16. In principle, therefore, there are a number of grounds for believing that consumers would benefit from Community involvement in air service negotiations with third countries. It is in consideration of the practical aspects that the drawbacks surface. There are many unresolved questions as to how a transition would be made from bilateral to multi-lateral arrangements. However, the principal problems would arise if the Commission were not entirely successful in winning a fully liberalised agreement with a third country. In those circumstances, a limited set of traffic rights would be exchanged and the Community would be left with the problem of prioritising traffic rights and deciding which airlines should exercise them. This would, doubtlessly go to the Council of Ministers where a second negotiation would take place based on the basis of national economic interests.

  17. The UK is an extremely powerful player in the world aviation scene and, with most third countries, is likely to be able to negotiate an Air Service Agreement that is beneficial to UK industry, the economy and consumers. While the Community is likely to be in an even stronger negotiating position, any benefits that it wins will be spread more evenly among Community Member States and there is no guarantee that the net outcome for UK consumers would be better.


  18. There are two reasons for believing that European consumers are likely to gain more benefit from Community negotiations with third countries than from the continuation of bilateral Air Service Agreements. First, Community negotiators would have more to offer and could therefore expect to win greater liberalisation. Secondly, Member States are likely to give greater weight to national economic interest than to consumer benefit.

  19. For UK consumers, these advantages are tempered by the possibility that the UK Government could be less successful in the internal Community negotiations in which traffic rights are divided up than if they are in direct air service negotiations with third countries. (This concern reflects the view that the UK generally has a more powerful negotiating position when exchanging air traffic rights with third countries than in negotiations within the European Community).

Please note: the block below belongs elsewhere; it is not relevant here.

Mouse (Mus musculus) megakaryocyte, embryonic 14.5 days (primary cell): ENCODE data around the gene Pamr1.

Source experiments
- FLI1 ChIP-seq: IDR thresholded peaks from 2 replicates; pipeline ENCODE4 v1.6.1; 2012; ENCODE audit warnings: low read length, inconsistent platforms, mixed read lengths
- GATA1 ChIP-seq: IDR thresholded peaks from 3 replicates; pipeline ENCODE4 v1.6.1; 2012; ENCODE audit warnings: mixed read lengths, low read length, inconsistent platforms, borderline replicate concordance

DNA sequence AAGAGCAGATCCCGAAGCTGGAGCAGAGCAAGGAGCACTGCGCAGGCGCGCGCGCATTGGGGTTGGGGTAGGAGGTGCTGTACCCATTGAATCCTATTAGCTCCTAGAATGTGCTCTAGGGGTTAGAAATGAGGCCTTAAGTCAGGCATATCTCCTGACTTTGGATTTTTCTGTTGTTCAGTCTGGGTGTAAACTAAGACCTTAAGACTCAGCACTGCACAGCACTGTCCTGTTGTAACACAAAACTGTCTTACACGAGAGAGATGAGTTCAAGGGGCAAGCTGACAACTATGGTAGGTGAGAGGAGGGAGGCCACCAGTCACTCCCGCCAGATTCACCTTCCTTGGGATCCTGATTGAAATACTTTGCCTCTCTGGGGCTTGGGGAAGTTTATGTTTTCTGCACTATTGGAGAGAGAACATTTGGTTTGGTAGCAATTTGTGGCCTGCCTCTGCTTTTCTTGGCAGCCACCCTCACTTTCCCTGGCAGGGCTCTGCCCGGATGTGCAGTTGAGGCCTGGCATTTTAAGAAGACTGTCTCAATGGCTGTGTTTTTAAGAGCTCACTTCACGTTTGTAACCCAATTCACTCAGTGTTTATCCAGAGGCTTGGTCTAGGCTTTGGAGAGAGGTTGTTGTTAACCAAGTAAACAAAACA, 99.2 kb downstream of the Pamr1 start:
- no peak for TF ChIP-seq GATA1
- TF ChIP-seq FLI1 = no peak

20. In our view the balance of these interests comes down in favour of Community negotiations. Consumers have benefited substantially from air service liberalisation, first within the UK and now in the European Community. The next stage in this process is liberalisation with third countries. This seems much more likely to be achieved multi-laterally. In our view, these long-term strategies gains justify the small risk of losing consumer benefit in the short term.

  21. We are therefore in favour of Community involvement in aviation relations with third countries and, for that reason, we endorse the Commission's proposals.

15 June 1998

previous page contents next page

House of Lords home page Parliament home page House of Commons home page search page enquiries

© Parliamentary copyright 1998